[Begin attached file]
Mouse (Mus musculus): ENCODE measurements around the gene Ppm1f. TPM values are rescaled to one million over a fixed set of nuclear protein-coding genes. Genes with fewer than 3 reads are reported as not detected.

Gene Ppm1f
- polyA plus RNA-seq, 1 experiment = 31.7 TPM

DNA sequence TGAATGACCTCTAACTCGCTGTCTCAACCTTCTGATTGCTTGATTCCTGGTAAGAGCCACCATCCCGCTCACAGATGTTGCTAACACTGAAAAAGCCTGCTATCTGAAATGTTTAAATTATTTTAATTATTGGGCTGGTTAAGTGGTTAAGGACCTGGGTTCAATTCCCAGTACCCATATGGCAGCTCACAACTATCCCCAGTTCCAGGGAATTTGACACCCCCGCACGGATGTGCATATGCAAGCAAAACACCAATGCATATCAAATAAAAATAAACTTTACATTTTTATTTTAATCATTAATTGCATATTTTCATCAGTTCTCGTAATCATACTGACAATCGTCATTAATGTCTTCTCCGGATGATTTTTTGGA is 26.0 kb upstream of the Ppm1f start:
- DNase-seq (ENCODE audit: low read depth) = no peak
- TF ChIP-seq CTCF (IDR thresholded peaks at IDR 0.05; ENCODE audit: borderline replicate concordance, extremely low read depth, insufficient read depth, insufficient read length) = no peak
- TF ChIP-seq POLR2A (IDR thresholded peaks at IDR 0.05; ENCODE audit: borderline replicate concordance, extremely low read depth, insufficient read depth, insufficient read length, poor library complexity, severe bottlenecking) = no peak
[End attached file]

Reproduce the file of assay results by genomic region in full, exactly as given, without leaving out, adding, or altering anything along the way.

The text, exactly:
Mouse (Mus musculus): ENCODE measurements around the gene Ppm1f. TPM values are rescaled to one million over a fixed set of nuclear protein-coding genes. Genes with fewer than 3 reads are reported as not detected.

Gene Ppm1f
- polyA plus RNA-seq, 1 experiment = 31.7 TPM

DNA sequence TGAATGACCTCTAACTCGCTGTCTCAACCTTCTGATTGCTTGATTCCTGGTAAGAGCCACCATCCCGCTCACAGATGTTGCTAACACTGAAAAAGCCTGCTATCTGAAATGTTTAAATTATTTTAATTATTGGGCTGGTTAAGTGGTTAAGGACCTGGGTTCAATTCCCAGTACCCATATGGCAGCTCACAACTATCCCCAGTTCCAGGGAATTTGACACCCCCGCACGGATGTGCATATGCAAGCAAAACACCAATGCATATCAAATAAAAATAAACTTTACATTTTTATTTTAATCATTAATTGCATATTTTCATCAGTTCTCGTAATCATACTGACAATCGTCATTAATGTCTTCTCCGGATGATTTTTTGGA is 26.0 kb upstream of the Ppm1f start:
- DNase-seq (ENCODE audit: low read depth) = no peak
- TF ChIP-seq CTCF (IDR thresholded peaks at IDR 0.05; ENCODE audit: borderline replicate concordance, extremely low read depth, insufficient read depth, insufficient read length) = no peak
- TF ChIP-seq POLR2A (IDR thresholded peaks at IDR 0.05; ENCODE audit: borderline replicate concordance, extremely low read depth, insufficient read depth, insufficient read length, poor library complexity, severe bottlenecking) = no peak